Monday, July 28, 2008


Felix Hoffman, a German Chemist

The effects of aspirin-like substances have been known since the ancient Greeks recorded the use of the willow bark as a fever fighter. The leaves and bark of the willow tree contain a substance called salicin, a naturally occurring compound similar to acetylsalicylic acid, the chemical name for aspirin. Many people are curious about who invented aspirin. While no one person invented aspirin, the origin of aspirin as we know it came about through research. Aspirin discovery was actually the result of the work of several aspirin inventors. In 1897, a German chemist with Friedrich Bayer and Company was searching for a treatment for his father's arthritis pain and produced the first stable form of a product introduced as Aspirin. By 1899, The Bayer Company was providing aspirin to physicians to give to their patients. Here is a timeline that shows the origins of aspirin, the history of its development, and some of the people who invented improvements and contributed to making aspirin the pain reliever and preventive measure that it is today:

400 BC Greek physician Hippocrates prescribes the bark and leaves of the willow tree (rich in a substance called salicin) to relieve pain and fever.

1832 A German chemist experiments with salicin and creates salicylic acid (SA).

1897 Chemist, Felix Hoffmann, at Bayer in Germany, chemically synthesizes a stable form of ASA powder that relieves his father's rheumatism. The compound later becomes the active ingredient in aspirin named - "a" from acetyl, "spir" from the spirea plant (which yields salicin) and "in," a common suffix for medications.

1899 Bayer distributes aspirin powder to physicians to give to their patients. Aspirin is soon the number one drug worldwide.

1915 Aspirin becomes available without a prescription. Manufactured in tablet form.

1920s Used to treat symptoms of pain related to rheumatism, lumbago & neuralgia.

1948 Dr. Lawrence Craven, a California general practitioner, notices that the 400 men he prescribed aspirin to hadn't suffered any heart attacks. He regularly recommends to all patients and colleagues that "an aspirin a day" could dramatically reduce the risk of heart attack.
1952 Children's Chewable Aspirin is introduced.

1969 Bayer Aspirin tablets were included in the self-medication kits taken to the moon by the Apollo astronauts.

Early 1970s Medical world began to understand how aspirin works when scientists discovered that it inhibits the production of chemicals, called prostaglandins, that are involved in inflammation.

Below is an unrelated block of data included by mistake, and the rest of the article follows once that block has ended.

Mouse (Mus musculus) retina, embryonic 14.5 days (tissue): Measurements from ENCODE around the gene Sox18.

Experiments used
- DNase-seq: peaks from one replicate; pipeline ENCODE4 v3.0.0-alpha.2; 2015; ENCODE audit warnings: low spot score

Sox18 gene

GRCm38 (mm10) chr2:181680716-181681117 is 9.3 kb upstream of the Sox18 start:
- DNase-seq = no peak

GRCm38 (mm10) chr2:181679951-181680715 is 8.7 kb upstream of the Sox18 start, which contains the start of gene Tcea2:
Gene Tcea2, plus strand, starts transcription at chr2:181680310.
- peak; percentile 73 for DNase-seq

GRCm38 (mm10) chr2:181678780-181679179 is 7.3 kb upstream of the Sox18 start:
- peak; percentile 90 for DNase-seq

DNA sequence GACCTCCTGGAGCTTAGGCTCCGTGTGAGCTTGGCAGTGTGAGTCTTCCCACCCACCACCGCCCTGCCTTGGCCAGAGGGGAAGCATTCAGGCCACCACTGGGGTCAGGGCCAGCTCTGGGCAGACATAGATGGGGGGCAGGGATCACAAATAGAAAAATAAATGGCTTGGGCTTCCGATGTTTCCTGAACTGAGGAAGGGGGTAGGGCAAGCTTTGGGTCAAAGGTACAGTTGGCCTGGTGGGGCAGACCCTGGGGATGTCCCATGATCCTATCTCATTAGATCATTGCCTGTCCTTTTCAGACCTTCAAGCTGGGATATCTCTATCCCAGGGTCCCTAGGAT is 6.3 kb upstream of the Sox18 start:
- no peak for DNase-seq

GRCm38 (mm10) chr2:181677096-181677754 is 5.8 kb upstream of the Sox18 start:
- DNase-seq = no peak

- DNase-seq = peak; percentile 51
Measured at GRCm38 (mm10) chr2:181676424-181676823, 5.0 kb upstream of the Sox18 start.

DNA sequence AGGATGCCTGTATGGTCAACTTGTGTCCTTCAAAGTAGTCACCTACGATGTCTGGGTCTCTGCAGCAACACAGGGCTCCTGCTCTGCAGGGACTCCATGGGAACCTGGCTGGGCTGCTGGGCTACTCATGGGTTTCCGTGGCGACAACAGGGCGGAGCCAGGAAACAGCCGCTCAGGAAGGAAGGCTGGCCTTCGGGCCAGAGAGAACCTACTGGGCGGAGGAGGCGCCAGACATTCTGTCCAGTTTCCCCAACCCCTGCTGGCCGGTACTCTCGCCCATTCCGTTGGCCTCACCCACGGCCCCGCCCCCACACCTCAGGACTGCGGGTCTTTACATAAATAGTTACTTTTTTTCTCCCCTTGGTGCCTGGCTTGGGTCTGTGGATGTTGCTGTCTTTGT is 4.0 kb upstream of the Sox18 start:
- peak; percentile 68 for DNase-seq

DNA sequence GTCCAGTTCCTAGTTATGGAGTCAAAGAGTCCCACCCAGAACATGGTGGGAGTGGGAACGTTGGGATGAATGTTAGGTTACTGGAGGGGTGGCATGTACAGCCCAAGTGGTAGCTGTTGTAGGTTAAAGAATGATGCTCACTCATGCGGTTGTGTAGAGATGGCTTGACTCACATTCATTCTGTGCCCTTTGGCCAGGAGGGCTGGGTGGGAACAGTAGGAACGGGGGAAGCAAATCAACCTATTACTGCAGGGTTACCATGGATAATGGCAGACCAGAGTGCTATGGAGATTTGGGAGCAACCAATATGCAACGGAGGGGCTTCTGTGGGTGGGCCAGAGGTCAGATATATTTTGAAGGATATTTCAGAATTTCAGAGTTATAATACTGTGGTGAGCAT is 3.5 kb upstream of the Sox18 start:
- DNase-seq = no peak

1984 Toleraid® microcoating (clear coat) is added to Genuine Bayer Aspirin to make the tablets easier to swallow.

1988 The use of aspirin expands beyond pain relief to that of a potential lifesaver. The FDA proposes use of aspirin for reducing the risk of recurrent MI (myocardial infarction) or heart attack and preventing first MI in patients with unstable angina. The FDA also approved the use of aspirin for the prevention of recurrent transient-ischemic attacks or "mini-strokes" in men and made aspirin standard therapy for previous strokes in men. In addition to its role in heart attack and stroke prevention, research continues to explore aspirin's possible role in prevention of colon, esophageal cancer and other diseases.

1988 The aspirin component of the Physicians' Health Study (PHS; NEJM), a randomized, double-blind, placebo-controlled trial of 22,071 apparently healthy men, was terminated early due to a statistically extreme 44% reduction in the risk of a first myocardial infarction (MI). Dr. Charles Hennekens, the lead author of the study, later conducted a meta-analysis of this and four other aspirin trials and found an overall 32% reduction in CVD events.

1996 Twice as many people choose aspirin over the personal computer as an invention they couldn't live without in a national survey on inventions conducted by MIT.

1998 The results of the Thrombosis Prevention Trial (TPT; Lancet) clearly confirm the effectiveness of ASA in the prevention of MI in persons having cardiovascular risk factors.

1998 The Hypertension Optimal Treatment study (HOT; Lancet) is the first to demonstrate a beneficial effect of low-dose ASA in addition to antihypertensive therapy in the prevention of myocardial infarction and major cardiovascular events in patients with treated high blood pressure.

2001 The results of the Primary Prevention Project (PPP; Lancet) add to the evidence that low-dose ASA is effective in the prevention of cardiovascular events, especially myocardial infarction, in persons at increased vascular risk.

2003 Bayer filed a Citizen's Petition with the FDA to broaden the professional labeling of aspirin to include an indication for prevention of a first heart attack in individuals at moderate or greater risk of coronary heart disease. This important step follows guidelines from the American Heart Association and the U.S. Preventive Services Task Force (USPSTF) recommending aspirin therapy be considered for those at moderate risk for a cardiovascular event, as defined by a 6-10% or greater risk over a 10-year period. The petition is currently under review by the FDA.


ahmed said...

In praise of … Aspirin

Evidence of the medical use of willow bark dates back at least 4,000 years, to a stone tablet found in the city of Ur in present day Iraq

packer99 said...

Forgot to mention 1918 in that timeline - megadoses of between 8 and 30g per day of aspirin given to flu sufferers during the great pandemic, may have been responsible for millions of the deaths attributed to the flu itself.